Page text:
"Pack Goats for Elk"
Written by Jeff Welch
I continued to study the odds for each of the areas that I believed could produce a true trophy bull. One area in particular stood out, the Book Cliffs road less area. Of course this was out of the question, as I did not own horses. However, before sending my application, I happened to talk with a co-worker, Brett Reynolds, who lived in Vernal, Utah. I mentioned the Book Cliffs as an area I was considering, and he made an offer I couldn’t refuse. He told me to apply for the unit and if I drew, he’d take me in with his pack goats.
When he told me “pack goats”, I thought he was crazy! Pack goats? He assured me that he could get us into and out of the backcountry if I were lucky enough to draw.
Imagine my surprise when the letter came stating that I was “Successful”. I couldn’t believe it, after 20 years I finally drew a trophy bull tag!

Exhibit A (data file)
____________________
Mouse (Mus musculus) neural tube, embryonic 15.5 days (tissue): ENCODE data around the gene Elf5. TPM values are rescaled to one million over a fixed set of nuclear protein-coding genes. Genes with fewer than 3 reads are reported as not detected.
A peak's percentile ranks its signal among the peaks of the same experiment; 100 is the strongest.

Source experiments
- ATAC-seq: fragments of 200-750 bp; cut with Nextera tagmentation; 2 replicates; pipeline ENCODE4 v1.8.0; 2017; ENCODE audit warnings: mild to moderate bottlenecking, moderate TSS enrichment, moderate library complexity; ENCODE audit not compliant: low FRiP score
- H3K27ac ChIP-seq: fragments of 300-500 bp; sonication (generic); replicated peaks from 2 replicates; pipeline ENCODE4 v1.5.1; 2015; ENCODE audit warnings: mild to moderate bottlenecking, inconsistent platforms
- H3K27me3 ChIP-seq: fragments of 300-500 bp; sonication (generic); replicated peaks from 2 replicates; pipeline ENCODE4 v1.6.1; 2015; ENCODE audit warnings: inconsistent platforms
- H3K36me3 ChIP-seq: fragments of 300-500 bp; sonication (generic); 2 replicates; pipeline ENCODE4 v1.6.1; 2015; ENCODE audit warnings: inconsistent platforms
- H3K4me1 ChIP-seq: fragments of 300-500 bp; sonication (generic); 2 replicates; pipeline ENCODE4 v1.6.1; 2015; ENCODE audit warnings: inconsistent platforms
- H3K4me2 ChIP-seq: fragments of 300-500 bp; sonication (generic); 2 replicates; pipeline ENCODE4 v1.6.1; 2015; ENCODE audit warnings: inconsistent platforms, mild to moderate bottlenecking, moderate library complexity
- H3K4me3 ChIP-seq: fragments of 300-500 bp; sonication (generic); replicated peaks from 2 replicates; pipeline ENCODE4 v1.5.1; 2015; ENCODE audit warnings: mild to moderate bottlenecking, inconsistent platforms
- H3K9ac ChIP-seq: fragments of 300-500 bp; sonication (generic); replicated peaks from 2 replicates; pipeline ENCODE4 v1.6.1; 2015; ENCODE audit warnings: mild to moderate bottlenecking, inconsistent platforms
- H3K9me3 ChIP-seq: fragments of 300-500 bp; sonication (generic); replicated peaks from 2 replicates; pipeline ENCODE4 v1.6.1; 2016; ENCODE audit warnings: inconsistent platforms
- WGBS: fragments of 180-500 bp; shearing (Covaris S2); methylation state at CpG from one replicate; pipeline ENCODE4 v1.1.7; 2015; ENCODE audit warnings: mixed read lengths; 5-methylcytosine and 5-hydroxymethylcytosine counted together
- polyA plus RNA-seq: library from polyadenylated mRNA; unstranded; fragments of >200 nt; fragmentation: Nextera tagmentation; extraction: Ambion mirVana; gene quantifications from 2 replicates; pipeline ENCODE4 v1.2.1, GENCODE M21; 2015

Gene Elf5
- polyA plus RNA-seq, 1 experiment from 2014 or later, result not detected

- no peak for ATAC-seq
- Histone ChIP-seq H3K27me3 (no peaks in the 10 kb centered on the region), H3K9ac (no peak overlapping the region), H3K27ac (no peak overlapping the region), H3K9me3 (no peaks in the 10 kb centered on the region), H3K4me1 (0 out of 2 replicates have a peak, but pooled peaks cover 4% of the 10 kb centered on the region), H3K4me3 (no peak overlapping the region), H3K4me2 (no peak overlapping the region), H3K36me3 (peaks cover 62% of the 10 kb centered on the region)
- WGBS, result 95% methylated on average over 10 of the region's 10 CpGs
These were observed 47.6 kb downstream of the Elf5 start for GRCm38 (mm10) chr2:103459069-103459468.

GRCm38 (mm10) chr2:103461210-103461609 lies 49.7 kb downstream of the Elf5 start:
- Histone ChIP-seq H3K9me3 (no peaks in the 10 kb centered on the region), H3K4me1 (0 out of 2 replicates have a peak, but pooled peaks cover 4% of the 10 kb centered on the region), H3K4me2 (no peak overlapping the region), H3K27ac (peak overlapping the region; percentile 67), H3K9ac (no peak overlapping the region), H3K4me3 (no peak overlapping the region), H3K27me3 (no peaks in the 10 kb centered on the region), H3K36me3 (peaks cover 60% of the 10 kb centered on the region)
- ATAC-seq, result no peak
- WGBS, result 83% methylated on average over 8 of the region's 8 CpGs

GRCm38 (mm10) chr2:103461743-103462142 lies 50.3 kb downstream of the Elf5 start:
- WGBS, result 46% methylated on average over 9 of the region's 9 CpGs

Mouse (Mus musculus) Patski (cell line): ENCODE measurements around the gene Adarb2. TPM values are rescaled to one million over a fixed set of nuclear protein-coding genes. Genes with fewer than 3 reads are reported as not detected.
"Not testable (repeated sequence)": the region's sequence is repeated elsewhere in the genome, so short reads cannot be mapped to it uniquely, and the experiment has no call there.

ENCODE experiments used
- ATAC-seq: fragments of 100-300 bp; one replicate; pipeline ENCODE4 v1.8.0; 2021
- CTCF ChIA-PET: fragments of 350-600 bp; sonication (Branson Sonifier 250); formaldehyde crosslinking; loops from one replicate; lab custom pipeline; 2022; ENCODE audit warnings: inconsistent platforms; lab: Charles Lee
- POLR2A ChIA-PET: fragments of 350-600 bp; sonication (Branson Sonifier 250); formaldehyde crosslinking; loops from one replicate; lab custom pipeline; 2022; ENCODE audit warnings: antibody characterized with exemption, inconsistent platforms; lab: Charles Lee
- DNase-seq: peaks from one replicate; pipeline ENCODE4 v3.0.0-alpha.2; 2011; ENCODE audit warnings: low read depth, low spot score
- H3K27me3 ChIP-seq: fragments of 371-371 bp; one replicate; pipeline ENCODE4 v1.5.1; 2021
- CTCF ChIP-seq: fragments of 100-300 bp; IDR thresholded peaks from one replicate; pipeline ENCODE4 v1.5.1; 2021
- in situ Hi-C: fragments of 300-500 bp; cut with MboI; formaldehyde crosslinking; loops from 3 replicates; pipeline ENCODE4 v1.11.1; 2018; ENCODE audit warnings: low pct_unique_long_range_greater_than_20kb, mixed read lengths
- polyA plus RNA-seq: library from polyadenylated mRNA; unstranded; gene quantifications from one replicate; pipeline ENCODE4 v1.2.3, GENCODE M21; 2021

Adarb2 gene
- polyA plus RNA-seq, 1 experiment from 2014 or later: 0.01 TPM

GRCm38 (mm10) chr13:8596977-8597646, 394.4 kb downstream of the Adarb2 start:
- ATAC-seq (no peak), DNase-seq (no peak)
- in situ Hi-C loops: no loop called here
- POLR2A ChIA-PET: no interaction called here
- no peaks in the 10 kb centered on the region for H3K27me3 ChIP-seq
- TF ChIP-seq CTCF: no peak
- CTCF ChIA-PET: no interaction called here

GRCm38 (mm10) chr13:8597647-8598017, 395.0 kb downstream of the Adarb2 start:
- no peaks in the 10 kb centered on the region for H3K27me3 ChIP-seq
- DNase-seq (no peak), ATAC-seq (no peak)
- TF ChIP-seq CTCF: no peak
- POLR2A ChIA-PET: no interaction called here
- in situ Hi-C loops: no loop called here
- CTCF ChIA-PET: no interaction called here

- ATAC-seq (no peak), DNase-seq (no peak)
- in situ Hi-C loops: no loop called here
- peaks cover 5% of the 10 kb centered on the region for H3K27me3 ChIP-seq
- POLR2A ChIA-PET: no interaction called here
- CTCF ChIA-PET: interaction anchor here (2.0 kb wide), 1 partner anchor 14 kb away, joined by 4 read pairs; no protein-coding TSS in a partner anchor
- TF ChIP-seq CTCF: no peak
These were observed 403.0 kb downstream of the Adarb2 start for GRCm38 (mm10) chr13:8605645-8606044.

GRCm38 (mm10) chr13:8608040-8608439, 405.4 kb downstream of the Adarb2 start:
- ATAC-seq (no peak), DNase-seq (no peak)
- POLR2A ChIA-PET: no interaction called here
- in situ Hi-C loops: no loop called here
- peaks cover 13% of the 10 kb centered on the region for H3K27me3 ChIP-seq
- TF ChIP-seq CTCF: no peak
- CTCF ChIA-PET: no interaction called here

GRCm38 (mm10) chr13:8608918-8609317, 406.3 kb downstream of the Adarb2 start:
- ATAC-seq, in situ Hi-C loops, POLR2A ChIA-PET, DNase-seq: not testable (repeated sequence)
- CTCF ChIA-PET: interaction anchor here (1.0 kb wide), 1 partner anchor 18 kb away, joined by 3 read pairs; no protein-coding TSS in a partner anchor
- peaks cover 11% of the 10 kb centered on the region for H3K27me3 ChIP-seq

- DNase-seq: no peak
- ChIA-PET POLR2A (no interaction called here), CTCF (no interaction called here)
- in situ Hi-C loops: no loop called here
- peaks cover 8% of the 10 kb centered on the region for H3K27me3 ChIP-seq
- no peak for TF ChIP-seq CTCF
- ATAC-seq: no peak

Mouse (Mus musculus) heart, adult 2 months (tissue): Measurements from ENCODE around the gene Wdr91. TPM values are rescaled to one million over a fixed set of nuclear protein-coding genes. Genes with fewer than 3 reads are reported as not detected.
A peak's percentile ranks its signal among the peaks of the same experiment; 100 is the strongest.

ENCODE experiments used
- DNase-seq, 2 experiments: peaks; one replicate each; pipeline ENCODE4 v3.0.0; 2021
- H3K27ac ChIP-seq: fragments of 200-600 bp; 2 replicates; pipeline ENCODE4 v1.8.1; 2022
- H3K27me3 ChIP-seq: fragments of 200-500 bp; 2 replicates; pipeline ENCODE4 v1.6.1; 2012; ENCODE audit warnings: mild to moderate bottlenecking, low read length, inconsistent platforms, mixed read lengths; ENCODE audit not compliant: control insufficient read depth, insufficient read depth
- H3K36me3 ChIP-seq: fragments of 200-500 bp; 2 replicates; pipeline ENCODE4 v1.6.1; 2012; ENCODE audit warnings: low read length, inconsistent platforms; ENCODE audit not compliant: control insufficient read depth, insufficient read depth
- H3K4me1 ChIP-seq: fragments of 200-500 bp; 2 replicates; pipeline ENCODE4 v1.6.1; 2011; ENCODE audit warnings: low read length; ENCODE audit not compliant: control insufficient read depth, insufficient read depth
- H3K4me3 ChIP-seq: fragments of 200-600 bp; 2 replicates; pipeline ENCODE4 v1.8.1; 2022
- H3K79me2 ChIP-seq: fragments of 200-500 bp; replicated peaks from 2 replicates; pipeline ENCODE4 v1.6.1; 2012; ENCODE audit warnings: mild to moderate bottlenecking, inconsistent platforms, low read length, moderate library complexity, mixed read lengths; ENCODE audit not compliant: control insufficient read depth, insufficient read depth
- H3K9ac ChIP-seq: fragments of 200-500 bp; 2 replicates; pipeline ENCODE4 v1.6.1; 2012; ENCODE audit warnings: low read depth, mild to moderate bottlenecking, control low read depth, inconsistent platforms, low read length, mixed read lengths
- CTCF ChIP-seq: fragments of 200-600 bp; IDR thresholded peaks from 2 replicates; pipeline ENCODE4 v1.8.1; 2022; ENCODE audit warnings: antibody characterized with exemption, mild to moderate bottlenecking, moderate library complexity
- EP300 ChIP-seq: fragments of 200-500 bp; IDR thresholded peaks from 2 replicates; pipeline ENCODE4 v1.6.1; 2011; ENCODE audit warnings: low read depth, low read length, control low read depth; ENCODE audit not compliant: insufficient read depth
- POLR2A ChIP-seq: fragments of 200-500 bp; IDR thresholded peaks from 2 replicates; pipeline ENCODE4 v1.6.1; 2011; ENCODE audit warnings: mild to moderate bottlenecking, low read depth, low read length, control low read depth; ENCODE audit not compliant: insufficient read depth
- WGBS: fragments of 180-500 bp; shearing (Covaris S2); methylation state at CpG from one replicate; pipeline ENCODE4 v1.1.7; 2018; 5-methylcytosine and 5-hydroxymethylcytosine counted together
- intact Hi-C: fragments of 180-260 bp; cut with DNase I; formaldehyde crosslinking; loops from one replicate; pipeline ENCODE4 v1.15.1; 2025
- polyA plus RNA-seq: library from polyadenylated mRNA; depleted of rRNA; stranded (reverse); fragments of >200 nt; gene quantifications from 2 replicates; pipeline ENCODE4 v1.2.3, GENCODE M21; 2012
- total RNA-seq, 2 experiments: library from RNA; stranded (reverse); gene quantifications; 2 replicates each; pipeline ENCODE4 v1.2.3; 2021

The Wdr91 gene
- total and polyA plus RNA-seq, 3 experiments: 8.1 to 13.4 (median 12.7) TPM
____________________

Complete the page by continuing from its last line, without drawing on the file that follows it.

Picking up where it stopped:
Though I was very excited, I was also concerned. Could we really get in there with goats? I called Brett and he was as excited as I. He couldn’t believe I drew either! We made plans for several scouting trips and had several locals from the area offer to help us by showing us the way in. Of course, many of them complained about my luck and how it wasn’t fair that a Wasatch front hunter drew this tag. But without their help, my scouting and hunting would have been much more difficult.
Our scouting trips were mainly just to get us familiar with the area. We saw very few elk and only one big bull. Admittedly, I was concerned, but the locals assured me that come hunting season, I would hear and see more bulls than I could possibly imagine.
Three of the locals, Carl Breitenbach, Burke Buckalew, and Eldon Buckalew wanted to accompany myself and Brett on the hunt just to see and experience my hunt of a lifetime.